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"WHAMMY" Pass DIY headphone amp guide
"WHAMMY" Pass DIY headphone amp guide
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Old 4th August 2019, 05:22 PM   #1521
KenI is offline KenI  Canada
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"WHAMMY" Pass DIY headphone amp guide
Dan/Mark


Thank you for your replies.I have the datasheets open for all three and it's just a bewildering amount of information...


It will be the OPA1612AIDR I add to my cart.


Thanks again.


Ken
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Old 4th August 2019, 09:25 PM   #1522
adam1016 is offline adam1016  United States
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Interested in possibly using my whammy as a preamp, was wondering a couple of things:

Do I need to switch the ground as well as the signal lines? I assume so, to keep noise from downstream components coming back into the signal path. What switch should I use for this? Are there any other considerations I need to take into account before using this project as a preamp?
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Old 4th August 2019, 10:09 PM   #1523
6L6 is offline 6L6  United States
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"WHAMMY" Pass DIY headphone amp guide
No.
Nope, but it doesn't hurt.
One with enough contacts for the number of sources you have, in stereo.
It works beautifully as a preamp. You may want to have a switching headphone jack so the RCAs are muted when the headphone jack is in use.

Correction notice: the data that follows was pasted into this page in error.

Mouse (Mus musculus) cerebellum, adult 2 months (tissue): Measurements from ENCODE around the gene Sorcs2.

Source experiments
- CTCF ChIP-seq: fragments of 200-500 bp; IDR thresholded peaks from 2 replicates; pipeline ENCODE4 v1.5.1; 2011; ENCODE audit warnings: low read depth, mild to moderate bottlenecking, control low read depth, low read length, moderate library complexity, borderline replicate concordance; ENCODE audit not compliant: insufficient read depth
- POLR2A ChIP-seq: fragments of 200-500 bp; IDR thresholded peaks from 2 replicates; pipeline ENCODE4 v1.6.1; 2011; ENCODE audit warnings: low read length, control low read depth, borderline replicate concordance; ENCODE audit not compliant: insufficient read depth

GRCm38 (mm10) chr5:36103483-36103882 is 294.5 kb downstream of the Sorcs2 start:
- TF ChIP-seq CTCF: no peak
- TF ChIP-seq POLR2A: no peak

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Old 8th August 2019, 03:32 AM   #1524
slowpogo is offline slowpogo  United States
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Hello...I just finished building my Whammy and it was working and sounding great, and was super fun to build. The last step I had was to try and add a front panel LED.

However while trying to test my LED, I accidentally shorted the anode of D4 to the cathode of C28. The connection was very brief but there was a whiff of smoke from what looked like U2 7915 (or at least that area). The D6 LED sputtered and turned off. My voltage test between R13 and R14 had been -16.9, now it's -32.

*sigh* what have I done? Do I just need to replace U2? rebuild the PSU? Please help! I think the worst feeling in DIY is to have a finished, beautiful project, then f*** it up for no good reason.